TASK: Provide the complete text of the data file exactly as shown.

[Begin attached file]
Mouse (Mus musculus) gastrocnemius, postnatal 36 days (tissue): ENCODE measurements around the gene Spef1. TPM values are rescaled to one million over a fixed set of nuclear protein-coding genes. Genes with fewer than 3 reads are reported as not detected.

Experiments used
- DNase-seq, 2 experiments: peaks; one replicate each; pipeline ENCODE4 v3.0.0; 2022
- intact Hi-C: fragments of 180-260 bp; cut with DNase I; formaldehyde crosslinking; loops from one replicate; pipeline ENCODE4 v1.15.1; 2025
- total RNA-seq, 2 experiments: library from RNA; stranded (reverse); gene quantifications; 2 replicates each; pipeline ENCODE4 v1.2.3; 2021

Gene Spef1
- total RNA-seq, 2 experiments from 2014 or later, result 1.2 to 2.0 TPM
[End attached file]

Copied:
Mouse (Mus musculus) gastrocnemius, postnatal 36 days (tissue): ENCODE measurements around the gene Spef1. TPM values are rescaled to one million over a fixed set of nuclear protein-coding genes. Genes with fewer than 3 reads are reported as not detected.

Experiments used
- DNase-seq, 2 experiments: peaks; one replicate each; pipeline ENCODE4 v3.0.0; 2022
- intact Hi-C: fragments of 180-260 bp; cut with DNase I; formaldehyde crosslinking; loops from one replicate; pipeline ENCODE4 v1.15.1; 2025
- total RNA-seq, 2 experiments: library from RNA; stranded (reverse); gene quantifications; 2 replicates each; pipeline ENCODE4 v1.2.3; 2021

Gene Spef1
- total RNA-seq, 2 experiments from 2014 or later, result 1.2 to 2.0 TPM